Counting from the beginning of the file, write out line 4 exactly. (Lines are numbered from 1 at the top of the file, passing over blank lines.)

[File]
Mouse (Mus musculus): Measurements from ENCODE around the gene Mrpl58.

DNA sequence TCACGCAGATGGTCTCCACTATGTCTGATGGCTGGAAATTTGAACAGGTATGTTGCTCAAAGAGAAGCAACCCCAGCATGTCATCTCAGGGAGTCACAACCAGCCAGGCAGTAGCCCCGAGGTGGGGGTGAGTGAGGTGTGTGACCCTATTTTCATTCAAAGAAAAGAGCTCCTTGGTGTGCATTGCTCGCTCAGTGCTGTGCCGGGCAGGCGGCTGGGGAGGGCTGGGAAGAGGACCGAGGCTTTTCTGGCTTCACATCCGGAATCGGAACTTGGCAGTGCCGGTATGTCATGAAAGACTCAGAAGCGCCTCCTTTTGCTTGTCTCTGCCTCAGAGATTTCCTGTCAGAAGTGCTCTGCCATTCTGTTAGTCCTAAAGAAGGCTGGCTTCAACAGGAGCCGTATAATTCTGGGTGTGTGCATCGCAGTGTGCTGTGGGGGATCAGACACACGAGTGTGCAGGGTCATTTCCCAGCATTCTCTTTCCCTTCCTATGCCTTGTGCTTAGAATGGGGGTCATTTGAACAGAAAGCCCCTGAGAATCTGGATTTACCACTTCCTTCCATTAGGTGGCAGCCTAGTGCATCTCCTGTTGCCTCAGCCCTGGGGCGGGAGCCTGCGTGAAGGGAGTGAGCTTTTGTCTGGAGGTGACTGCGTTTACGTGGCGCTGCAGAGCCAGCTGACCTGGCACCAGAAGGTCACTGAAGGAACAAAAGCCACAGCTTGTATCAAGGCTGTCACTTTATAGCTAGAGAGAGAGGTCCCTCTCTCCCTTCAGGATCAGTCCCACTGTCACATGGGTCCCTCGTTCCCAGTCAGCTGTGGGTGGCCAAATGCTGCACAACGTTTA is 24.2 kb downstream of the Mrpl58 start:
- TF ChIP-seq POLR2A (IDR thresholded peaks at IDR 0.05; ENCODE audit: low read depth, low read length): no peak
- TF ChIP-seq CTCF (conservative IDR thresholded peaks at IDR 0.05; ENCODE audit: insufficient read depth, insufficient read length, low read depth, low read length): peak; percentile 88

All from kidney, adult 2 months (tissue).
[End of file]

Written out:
- TF ChIP-seq CTCF (conservative IDR thresholded peaks at IDR 0.05; ENCODE audit: insufficient read depth, insufficient read length, low read depth, low read length): peak; percentile 88